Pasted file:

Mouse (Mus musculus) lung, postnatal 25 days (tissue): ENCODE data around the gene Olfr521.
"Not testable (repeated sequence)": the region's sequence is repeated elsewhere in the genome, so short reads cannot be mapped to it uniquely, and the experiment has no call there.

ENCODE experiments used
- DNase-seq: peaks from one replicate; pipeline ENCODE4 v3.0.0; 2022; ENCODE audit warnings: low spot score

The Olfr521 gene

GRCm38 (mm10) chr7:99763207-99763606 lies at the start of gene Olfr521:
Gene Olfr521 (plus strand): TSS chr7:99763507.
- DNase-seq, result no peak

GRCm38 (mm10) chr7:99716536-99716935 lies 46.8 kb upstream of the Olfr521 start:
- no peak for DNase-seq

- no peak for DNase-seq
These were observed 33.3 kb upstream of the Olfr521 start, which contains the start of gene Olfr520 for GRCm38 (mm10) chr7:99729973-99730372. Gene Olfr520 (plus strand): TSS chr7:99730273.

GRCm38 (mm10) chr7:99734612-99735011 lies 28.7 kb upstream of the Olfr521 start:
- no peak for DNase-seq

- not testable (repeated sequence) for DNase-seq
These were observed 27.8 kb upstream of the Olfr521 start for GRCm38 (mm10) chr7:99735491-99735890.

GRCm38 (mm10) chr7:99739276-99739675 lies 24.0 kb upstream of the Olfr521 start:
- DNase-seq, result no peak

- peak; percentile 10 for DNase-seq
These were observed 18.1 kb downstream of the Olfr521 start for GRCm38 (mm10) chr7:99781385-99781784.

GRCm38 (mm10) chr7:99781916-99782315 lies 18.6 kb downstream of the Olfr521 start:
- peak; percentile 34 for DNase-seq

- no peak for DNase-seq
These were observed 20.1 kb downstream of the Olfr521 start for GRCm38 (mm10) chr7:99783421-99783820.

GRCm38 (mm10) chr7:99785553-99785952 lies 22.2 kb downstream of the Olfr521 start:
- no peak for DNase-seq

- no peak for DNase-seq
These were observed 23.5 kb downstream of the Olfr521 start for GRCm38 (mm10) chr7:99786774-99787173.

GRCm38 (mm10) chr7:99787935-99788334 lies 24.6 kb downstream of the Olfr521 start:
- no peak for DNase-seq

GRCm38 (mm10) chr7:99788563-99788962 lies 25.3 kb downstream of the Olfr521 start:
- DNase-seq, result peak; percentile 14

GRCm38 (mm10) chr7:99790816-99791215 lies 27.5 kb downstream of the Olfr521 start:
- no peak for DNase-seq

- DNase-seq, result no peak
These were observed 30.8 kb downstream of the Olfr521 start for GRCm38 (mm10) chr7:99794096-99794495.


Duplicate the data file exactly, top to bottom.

Mouse (Mus musculus) lung, postnatal 25 days (tissue): ENCODE data around the gene Olfr521.
"Not testable (repeated sequence)": the region's sequence is repeated elsewhere in the genome, so short reads cannot be mapped to it uniquely, and the experiment has no call there.

ENCODE experiments used
- DNase-seq: peaks from one replicate; pipeline ENCODE4 v3.0.0; 2022; ENCODE audit warnings: low spot score

The Olfr521 gene

GRCm38 (mm10) chr7:99763207-99763606 lies at the start of gene Olfr521:
Gene Olfr521 (plus strand): TSS chr7:99763507.
- DNase-seq, result no peak

GRCm38 (mm10) chr7:99716536-99716935 lies 46.8 kb upstream of the Olfr521 start:
- no peak for DNase-seq

- no peak for DNase-seq
These were observed 33.3 kb upstream of the Olfr521 start, which contains the start of gene Olfr520 for GRCm38 (mm10) chr7:99729973-99730372. Gene Olfr520 (plus strand): TSS chr7:99730273.

GRCm38 (mm10) chr7:99734612-99735011 lies 28.7 kb upstream of the Olfr521 start:
- no peak for DNase-seq

- not testable (repeated sequence) for DNase-seq
These were observed 27.8 kb upstream of the Olfr521 start for GRCm38 (mm10) chr7:99735491-99735890.

GRCm38 (mm10) chr7:99739276-99739675 lies 24.0 kb upstream of the Olfr521 start:
- DNase-seq, result no peak

- peak; percentile 10 for DNase-seq
These were observed 18.1 kb downstream of the Olfr521 start for GRCm38 (mm10) chr7:99781385-99781784.

GRCm38 (mm10) chr7:99781916-99782315 lies 18.6 kb downstream of the Olfr521 start:
- peak; percentile 34 for DNase-seq

- no peak for DNase-seq
These were observed 20.1 kb downstream of the Olfr521 start for GRCm38 (mm10) chr7:99783421-99783820.

GRCm38 (mm10) chr7:99785553-99785952 lies 22.2 kb downstream of the Olfr521 start:
- no peak for DNase-seq

- no peak for DNase-seq
These were observed 23.5 kb downstream of the Olfr521 start for GRCm38 (mm10) chr7:99786774-99787173.

GRCm38 (mm10) chr7:99787935-99788334 lies 24.6 kb downstream of the Olfr521 start:
- no peak for DNase-seq

GRCm38 (mm10) chr7:99788563-99788962 lies 25.3 kb downstream of the Olfr521 start:
- DNase-seq, result peak; percentile 14

GRCm38 (mm10) chr7:99790816-99791215 lies 27.5 kb downstream of the Olfr521 start:
- no peak for DNase-seq

- DNase-seq, result no peak
These were observed 30.8 kb downstream of the Olfr521 start for GRCm38 (mm10) chr7:99794096-99794495.